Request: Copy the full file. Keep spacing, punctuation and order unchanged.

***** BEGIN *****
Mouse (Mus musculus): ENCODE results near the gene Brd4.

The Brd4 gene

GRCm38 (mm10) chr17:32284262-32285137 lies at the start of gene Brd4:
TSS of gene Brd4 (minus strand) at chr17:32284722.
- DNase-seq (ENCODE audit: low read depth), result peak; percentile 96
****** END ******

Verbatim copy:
Mouse (Mus musculus): ENCODE results near the gene Brd4.

The Brd4 gene

GRCm38 (mm10) chr17:32284262-32285137 lies at the start of gene Brd4:
TSS of gene Brd4 (minus strand) at chr17:32284722.
- DNase-seq (ENCODE audit: low read depth), result peak; percentile 96